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Leefstyl | Lifestyle > Gay > Artikels | Features

Towards a label-free society

Cobus Fourie - 2009-10-01

We have a rather clumsy and long acronym for our beleaguered community: LGBTIQ. I propose that henceforth we refer to ourselves as the Pink Community. The acronym perpetuates division through the use of language and if you read some of the works of Foucault you will see how linguistics is an existential tool used to construct reality – I am, of course, a huge follower of the poststructuralists.

During the weekend of 15 and 16 August 2009 a rather strident war of words was exchanged on Facebook. The issue: some transgender persons regard themselves as superior to other transgender persons and the basis for this: sexual orientation. To make it very clear (and there has been much research done on this issue), sexual orientation vastly quantitatively differs from gender identity.

Some charlatan psychiatrists came up with a term which would divide the transgender community into two groups: the so-called "true transgenders" who are heterosexual, and then the so-called "depraved ones", who are gay, lesbian or bisexual/pansexual.

This division is a simple ploy to cause divisions in our community, and the rightwing knows very well that when we do not stand together as one we are a far lesser force to be reckoned with.

It saddens me greatly if members of the LGBTIQ/Pink community fight amongst one another. We should stand together as one. Otherwise we gay males will have the upper hand because statistically we present the vast majority of the pink community. Now imagine we run a gaystapo type of regime and renounce the rest of the pink community because numbers-wise "we don't need them". I have more humanity and compassion to ever allow that, and promote the rights of the entire community. I once took on a popular 5fm DJ after he'd cracked a few horrid and distasteful jokes at the expense of the transgender community. Some might ask why I did that. I will answer I'm bound by my conscience. I don't do it for glory or money and I don't want a medal.

The classification as debated does nothing but promote division and reminds me of that website where the so-called straight transgender people declared their superiority and went about with much strident triteness about how lesbian or gay transgender people are an abomination. It is absolutely no different from racism and Nazi eugenics.

What if I was half-transgender like bisexual people are neither exclusively straight nor gay? Enough with these evil heteronormative dichotomies that have been imposed on us by the patriarchy! Why on earth do we entertain their taxonomies and elaborate on them? This infighting is exactly what the patriarchy wants. United we stand, divided we fall.

Enough with these pigeonholes – should I be content with being labelled cisgender and gay? I am most definitively not. I am who I am and I may decide what that is and reserve the right to alter it at any time. I am not my body, I am not my sexual orientation and neither my heritage. I am henceforth just pink. No more divisions. Who will join me in renouncing these labels; it is in any case a heteronormative notion.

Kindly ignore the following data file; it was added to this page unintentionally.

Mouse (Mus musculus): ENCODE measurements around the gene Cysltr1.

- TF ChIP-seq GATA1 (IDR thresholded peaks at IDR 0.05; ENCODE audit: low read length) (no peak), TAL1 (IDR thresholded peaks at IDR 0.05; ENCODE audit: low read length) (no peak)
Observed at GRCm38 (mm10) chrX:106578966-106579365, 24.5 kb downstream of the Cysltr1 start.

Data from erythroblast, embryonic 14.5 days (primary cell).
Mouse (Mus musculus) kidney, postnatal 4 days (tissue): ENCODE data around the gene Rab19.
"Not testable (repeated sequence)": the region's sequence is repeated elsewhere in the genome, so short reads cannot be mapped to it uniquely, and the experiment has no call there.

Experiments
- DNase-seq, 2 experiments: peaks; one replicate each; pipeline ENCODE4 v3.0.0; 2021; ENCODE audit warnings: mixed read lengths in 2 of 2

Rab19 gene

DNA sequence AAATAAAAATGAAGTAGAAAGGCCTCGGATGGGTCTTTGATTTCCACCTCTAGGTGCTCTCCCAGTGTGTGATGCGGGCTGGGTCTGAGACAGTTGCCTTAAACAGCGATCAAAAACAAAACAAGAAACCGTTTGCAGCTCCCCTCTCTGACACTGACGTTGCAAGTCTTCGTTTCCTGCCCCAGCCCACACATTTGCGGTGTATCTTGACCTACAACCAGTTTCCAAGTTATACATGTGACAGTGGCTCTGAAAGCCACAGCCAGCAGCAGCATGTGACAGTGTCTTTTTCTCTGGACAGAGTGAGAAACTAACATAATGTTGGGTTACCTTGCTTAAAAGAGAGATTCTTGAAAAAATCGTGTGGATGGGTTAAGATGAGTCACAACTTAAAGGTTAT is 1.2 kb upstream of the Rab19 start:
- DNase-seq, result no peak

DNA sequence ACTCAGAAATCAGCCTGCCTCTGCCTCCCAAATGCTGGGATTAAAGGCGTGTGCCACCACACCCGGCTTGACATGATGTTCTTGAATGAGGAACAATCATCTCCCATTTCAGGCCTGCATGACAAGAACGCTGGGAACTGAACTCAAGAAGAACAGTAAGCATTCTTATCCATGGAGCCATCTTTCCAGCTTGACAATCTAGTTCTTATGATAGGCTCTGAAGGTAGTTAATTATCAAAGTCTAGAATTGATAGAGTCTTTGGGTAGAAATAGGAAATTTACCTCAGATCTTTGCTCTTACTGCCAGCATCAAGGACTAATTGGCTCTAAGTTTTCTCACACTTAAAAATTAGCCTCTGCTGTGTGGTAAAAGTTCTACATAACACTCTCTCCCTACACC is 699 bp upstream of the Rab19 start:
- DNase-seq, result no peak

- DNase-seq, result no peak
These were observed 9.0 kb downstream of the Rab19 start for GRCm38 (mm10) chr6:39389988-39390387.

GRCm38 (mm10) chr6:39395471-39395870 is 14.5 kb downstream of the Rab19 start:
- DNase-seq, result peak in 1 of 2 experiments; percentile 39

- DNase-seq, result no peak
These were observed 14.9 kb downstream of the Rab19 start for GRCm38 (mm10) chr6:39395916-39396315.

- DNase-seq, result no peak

Even my first-year psychology textbook displayed the notion very cleverly by using a graph (and it is a widely shared school of thought) that sexual orientation is not a black/white dichotomous issue but exists in a continuum ranging from exclusively heterosexual on one side to exclusively homosexual on the other side and several degrees of bisexuality in between. Wikipedia's definition:

[S]exual orientation is usually discussed in terms of three categories: heterosexual, homosexual, and bisexual. These orientations exist along a continuum that ranges from exclusive heterosexual to exclusive homosexual, including various forms of bisexuality in-between. The continuum between heterosexual and homosexual does not suit everyone, however, as some people identify as asexual.

Jim Burroway from the venerable Box Turtle Bulletin wrote this on 13 August 2009:

The eleventh annual Reykjavik Gay Pride parade ... attracted about 80,000 people to the middle of Reykjavik on Saturday. Involving roughly a quarter of Iceland’s entire population, the sheer size of the party is tribute to Iceland’s leading equal rights legislation and the citizens’ inclusive nature.

Iceland does not have a gay village. It does not even have many gay bars and clubs at all. But that has nothing to do with Iceland being a strict, conservative society … quite the opposite in fact.

Peek into a Reykjavik gay bar on a Saturday night and you will see a clientele anything but exclusively gay. And if you think all the dozens of other bars in town are straight-only, think again. People in Reykjavik go partying in places dictated by their taste in music, their taste in décor or simply by their bossy friends. They do not need to choose a venue based only on their sexuality.

Hopefully one day this counterproductive infighting in the Pink Community will stop and the supremacists and their ideology die off. The Reykjavik article makes for a prime example of how a society could transcend social divisions and I would like to use it as an example for South Africans to strive for.

If you take Iceland into account, their Prime Minister (de facto president) is an out lesbian woman and the country has no gripe with that. Looking at the extract above by Jim Burroway. One day we, too, will transcend labels and categories and be seen simply as people.